No More Skin Makeup In My Life

I’d like to start this piece off with a disclaimer stating that I am by no means shaming people who wear skin makeup, enjoy skin makeup, or even rely on skin makeup to feel good. I am discussing my experience and the conclusions that I have drawn from it. I share pieces of my journey with you in the hopes of provoking metacognitive thoughts that cause you to evaluate your true feelings on your decisions and patterns; something that I aim to spark within myself too. I believe in empowering women no matter what they look like or what decisions they make about their bodies. Deciding to stop wearing skin makeup is a decision I have taken to empower myself. Fight on, my friends! Keep on doing whatever it is that makes you feel great.

My face is not one color.

IMG_0992Its base is an ivory tone, however there’s a lot of redness in the T-zone area, acne scars on the cheeks and chin, and dark brown freckles all over. I also have a scar on the outside of my left eye from being too ambitious of a pre-walker, and managing to hit myself in the face with a wooden chair I thought would hoist me up. That’s my face for ya. This face is pretty human. Many humans have acne, scars, freckles, or rosy hues to their faces. Others have different characteristics to their faces. Some people have facial hair, some have nose rings, some may have both. The point I’m making here is that we all have faces with skin and then what society teaches us to be “imperfections.”

 

This face has taken a few good beatings.

selfie curly brown hair
My sophomore year of high school is when I really got into makeup. I would make anyone with a driver’s license take me to Target so I could sit my butt down and look through products for up to an hour. You wish I was kidding. My makeup stash was my favorite thing, and my de-stressing activity was actually organizing my makeup. Once again, you wish I was kidding. I would wake up an hour earlier than usual for school just so I could do a full makeup look and put unnecessary heat, via styling tools, into my hair. I’d pick out the “perfect” outfit from my unnecessarily over-stuffed closet, add the perfect perfume, and be out the door to catch the bus without eating breakfast or seeing my parents and grandpa, because clearly eyeshadow was more important than family or nutrition for survival.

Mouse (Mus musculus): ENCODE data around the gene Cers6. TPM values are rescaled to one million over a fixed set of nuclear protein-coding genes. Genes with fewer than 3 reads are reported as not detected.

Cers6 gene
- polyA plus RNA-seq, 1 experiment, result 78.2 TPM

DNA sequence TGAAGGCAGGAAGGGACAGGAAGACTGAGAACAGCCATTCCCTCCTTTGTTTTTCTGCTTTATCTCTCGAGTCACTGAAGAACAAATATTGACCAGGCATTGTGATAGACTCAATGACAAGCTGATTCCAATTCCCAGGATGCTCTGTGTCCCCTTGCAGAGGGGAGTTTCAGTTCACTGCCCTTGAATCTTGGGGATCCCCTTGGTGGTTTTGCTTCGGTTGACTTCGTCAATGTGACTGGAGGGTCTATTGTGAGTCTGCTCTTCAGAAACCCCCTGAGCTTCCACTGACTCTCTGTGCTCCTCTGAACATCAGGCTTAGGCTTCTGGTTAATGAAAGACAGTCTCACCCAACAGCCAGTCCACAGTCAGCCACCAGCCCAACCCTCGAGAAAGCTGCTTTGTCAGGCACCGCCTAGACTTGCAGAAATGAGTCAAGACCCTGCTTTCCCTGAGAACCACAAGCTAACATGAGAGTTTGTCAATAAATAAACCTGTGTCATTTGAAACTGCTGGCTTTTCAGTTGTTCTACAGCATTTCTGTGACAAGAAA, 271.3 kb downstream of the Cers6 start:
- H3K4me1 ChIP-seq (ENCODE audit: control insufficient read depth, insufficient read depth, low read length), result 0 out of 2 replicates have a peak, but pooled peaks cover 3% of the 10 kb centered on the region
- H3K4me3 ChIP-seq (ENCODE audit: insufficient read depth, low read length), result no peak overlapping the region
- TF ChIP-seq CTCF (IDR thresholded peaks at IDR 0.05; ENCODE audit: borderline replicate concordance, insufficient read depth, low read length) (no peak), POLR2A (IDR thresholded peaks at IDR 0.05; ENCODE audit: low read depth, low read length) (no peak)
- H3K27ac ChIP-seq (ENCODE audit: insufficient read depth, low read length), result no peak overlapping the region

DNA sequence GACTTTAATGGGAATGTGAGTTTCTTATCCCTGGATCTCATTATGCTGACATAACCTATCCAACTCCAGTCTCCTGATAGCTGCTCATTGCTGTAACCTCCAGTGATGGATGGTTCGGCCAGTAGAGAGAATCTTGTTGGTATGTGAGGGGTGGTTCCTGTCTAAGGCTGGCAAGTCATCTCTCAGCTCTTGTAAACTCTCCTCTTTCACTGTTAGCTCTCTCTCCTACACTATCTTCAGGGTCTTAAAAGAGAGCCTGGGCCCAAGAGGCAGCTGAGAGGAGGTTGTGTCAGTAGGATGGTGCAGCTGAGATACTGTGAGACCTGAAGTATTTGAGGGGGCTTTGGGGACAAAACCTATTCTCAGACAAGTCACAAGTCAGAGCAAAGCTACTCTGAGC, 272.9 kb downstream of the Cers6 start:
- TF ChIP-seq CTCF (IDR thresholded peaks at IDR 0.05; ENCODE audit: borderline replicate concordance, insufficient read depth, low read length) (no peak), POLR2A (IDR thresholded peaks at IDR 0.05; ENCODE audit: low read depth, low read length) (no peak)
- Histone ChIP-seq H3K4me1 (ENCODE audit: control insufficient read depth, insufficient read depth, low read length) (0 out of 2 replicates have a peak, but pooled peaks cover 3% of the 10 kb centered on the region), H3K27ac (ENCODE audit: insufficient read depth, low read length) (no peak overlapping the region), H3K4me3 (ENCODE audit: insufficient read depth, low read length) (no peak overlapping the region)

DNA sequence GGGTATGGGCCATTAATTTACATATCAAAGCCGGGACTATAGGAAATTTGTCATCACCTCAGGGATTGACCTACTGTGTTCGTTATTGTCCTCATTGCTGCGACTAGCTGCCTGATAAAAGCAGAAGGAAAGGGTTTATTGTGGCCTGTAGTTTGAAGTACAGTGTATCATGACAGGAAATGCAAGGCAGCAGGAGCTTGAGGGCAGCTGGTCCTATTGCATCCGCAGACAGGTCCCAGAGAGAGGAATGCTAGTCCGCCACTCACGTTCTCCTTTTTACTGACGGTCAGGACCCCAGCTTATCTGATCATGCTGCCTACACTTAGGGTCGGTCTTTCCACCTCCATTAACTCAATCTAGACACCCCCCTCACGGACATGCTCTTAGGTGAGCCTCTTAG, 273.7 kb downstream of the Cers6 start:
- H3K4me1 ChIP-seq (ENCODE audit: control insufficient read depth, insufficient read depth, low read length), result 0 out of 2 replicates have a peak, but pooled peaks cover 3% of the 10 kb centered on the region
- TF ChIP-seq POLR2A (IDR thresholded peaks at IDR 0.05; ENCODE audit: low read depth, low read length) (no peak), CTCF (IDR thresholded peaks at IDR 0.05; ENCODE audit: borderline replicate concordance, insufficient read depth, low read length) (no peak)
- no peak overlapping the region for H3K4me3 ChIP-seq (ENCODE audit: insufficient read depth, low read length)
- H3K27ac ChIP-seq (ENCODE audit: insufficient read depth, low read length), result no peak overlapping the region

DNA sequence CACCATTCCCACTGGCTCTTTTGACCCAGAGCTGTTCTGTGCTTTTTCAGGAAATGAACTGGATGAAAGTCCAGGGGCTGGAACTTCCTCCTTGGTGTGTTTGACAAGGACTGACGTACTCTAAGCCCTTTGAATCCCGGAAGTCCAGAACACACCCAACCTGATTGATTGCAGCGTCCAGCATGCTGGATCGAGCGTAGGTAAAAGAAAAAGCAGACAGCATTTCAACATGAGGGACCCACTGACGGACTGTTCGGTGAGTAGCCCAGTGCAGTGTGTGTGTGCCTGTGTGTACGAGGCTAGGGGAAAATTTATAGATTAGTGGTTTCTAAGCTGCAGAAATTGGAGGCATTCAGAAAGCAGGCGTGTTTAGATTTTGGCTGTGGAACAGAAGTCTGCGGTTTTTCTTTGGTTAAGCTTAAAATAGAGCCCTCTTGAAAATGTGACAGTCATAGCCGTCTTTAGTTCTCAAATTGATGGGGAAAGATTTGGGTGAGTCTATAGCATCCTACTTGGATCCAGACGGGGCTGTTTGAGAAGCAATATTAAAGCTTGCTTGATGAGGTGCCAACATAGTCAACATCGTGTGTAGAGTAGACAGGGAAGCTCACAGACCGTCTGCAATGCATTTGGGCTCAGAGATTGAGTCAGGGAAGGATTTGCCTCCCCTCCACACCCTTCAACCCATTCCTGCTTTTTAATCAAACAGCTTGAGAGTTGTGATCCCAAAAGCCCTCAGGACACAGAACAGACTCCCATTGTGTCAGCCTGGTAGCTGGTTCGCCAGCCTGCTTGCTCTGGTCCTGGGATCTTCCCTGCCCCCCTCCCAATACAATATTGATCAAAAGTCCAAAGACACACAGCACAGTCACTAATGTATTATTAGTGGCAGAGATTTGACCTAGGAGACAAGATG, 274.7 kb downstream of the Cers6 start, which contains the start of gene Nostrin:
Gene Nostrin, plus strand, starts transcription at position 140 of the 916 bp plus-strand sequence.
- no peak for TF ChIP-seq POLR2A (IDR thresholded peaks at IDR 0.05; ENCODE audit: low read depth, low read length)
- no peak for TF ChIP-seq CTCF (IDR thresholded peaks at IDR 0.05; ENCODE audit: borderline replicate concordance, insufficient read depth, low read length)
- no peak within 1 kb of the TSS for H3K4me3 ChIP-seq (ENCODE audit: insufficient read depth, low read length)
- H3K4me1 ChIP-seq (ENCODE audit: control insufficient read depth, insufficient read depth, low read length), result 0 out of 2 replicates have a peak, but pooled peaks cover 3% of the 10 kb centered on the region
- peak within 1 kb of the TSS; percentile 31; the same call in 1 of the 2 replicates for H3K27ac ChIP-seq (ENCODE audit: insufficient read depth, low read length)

indiraatengagementpartyThe first step to every makeup routine for me was primer and then foundation. I’d apply primer to ensure that my makeup sustained itself all day because, God forbid, somebody could see that my skin was not perfectly even and matte. Then I’d go in with the foundation (it took me longer than I’d like to admit to stop buying the orange looking stuff). This step took the longest because it was the most important to me. Then powder, another layer of stuff to keep it all looking good and full-coverage throughout the day. Then bronzer because, again, God forbid anybody knew I was the most pale Hispanic and Indian person anybody ever knew. Also, I was already a size 6 in jeans, but I believed that I was obese (whoa, body dysmorphia) so I thought I desperately needed to contour my face. For non-makeup geeks reading this, contouring is adding shadows to your face to create an illusion of a different, more defined bone structure. The blush, eyebrow gel, eyeshadow, eyeliner, mascara, and chapstick. I was in the band at school (I played the saxophone), so I couldn’t wear lip products without a huge mess, so those were reserved strictly for weekends and special occasions. That’s only the makeup. There was also hair, outfit, perfume, jewelry, and nightly skincare/eyebrow grooming. Are you exhausted already? I sure as heck am.